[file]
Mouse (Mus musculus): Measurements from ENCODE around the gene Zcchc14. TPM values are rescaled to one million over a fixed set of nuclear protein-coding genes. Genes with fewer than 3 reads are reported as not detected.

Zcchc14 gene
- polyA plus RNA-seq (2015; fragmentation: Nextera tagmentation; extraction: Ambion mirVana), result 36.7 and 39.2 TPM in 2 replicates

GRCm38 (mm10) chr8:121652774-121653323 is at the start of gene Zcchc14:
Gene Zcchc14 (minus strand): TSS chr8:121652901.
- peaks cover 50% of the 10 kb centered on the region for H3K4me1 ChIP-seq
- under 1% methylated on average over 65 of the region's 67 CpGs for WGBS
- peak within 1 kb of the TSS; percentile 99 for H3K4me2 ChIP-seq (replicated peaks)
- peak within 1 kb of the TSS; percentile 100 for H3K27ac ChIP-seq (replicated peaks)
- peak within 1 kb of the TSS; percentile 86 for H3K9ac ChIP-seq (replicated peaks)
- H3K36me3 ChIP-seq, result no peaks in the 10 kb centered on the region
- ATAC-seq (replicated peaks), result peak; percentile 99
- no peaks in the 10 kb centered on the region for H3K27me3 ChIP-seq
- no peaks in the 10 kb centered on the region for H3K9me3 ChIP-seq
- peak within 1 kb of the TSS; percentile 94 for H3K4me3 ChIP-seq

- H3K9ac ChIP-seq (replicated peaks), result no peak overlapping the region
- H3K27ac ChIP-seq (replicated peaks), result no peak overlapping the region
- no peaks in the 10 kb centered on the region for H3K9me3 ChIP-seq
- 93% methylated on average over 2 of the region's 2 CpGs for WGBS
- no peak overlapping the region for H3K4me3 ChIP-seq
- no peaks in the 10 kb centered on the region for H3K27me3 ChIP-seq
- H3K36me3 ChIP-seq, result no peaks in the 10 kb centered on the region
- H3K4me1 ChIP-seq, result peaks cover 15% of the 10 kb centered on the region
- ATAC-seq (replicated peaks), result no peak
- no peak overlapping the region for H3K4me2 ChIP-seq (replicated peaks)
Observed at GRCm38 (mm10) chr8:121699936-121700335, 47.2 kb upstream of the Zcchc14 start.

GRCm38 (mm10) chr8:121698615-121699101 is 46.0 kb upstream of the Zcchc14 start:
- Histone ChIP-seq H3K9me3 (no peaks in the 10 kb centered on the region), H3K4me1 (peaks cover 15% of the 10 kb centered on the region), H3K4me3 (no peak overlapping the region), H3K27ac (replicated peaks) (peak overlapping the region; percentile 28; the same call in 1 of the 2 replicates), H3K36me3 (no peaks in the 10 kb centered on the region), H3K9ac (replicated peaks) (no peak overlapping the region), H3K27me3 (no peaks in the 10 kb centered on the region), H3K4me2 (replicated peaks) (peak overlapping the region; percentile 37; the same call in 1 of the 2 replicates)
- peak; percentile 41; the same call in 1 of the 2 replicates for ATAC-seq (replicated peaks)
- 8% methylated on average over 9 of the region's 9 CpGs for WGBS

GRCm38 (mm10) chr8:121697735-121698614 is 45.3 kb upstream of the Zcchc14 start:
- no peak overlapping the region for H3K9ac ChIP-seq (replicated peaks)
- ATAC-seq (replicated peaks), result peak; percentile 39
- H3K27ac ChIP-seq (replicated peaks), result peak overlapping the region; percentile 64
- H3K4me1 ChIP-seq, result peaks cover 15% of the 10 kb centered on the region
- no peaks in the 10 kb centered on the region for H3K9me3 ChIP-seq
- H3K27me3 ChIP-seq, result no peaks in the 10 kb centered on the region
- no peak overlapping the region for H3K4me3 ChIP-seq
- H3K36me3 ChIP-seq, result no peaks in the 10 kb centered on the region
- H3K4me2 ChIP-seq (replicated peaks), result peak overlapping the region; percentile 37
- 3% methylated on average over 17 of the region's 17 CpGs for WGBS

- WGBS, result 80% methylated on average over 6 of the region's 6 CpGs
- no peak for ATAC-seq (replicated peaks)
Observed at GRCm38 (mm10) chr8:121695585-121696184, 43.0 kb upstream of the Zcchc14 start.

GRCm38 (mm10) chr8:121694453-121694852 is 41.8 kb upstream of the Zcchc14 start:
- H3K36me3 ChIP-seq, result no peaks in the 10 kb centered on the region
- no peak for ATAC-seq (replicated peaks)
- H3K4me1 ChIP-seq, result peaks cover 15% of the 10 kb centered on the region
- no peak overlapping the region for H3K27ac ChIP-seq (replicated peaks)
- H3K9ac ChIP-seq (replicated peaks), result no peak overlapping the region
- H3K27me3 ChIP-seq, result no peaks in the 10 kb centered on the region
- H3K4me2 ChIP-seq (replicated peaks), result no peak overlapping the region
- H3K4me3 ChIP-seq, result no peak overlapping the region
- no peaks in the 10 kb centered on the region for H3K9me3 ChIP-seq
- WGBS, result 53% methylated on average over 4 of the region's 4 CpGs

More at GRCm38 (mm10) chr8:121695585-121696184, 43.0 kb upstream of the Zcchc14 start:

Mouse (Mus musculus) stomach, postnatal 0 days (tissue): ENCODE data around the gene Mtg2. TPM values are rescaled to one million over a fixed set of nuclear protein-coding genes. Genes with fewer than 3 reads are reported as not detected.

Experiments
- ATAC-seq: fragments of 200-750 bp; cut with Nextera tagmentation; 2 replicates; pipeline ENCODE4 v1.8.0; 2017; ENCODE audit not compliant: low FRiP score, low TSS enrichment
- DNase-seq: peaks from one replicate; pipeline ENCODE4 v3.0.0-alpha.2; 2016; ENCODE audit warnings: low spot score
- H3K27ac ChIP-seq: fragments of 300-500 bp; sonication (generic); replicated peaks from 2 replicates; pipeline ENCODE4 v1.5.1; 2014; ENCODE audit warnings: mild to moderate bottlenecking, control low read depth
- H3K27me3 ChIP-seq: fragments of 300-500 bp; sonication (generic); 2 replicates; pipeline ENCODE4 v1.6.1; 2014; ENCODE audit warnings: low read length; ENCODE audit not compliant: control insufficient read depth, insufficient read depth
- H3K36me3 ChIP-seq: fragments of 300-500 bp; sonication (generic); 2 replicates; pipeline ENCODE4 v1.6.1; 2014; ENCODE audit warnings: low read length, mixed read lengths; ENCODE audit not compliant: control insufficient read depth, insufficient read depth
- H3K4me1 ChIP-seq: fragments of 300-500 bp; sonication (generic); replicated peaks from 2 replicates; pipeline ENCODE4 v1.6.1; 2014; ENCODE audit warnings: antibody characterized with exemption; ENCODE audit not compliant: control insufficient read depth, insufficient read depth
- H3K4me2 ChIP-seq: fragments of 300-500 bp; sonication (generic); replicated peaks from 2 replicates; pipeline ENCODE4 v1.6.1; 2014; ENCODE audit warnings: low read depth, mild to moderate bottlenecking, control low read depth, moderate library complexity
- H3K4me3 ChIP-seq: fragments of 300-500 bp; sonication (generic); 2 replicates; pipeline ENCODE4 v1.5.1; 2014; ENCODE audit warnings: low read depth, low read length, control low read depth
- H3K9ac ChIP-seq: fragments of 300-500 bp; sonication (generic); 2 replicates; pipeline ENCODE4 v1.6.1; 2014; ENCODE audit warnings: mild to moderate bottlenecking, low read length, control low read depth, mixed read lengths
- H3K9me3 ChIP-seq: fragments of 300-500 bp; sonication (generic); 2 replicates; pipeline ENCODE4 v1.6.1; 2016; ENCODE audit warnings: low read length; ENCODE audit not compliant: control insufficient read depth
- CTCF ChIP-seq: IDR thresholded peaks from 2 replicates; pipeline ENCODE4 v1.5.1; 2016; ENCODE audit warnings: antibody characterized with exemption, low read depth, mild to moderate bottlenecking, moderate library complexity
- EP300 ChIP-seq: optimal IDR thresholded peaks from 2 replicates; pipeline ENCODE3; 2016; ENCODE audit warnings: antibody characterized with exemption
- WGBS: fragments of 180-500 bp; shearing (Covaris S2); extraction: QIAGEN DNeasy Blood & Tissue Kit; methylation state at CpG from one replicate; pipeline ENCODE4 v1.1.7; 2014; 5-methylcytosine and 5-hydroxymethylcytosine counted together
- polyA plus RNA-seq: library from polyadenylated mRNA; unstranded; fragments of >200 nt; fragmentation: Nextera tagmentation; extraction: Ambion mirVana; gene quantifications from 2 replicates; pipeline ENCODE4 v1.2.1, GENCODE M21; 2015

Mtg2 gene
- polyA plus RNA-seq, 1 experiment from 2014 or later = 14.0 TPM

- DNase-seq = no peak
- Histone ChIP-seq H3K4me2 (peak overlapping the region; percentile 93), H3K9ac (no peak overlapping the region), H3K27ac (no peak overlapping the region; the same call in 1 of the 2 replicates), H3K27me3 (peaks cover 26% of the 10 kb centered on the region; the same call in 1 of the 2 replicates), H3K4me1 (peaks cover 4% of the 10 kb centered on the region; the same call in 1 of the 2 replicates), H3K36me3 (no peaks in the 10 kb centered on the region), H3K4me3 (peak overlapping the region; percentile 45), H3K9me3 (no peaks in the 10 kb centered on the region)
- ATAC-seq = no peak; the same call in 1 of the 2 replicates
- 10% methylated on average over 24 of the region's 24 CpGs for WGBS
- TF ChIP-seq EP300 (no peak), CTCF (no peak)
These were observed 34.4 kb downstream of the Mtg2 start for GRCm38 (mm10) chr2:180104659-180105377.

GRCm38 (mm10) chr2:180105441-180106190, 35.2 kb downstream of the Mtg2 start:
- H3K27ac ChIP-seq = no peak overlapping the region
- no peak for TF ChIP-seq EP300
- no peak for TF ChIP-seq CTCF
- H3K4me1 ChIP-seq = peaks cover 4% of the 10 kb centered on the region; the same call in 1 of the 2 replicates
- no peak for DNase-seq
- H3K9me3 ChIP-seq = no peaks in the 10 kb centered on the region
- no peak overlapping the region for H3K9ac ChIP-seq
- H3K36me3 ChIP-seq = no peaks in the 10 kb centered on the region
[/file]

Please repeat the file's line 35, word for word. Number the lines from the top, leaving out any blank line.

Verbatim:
- H3K4me1 ChIP-seq, result peaks cover 15% of the 10 kb centered on the region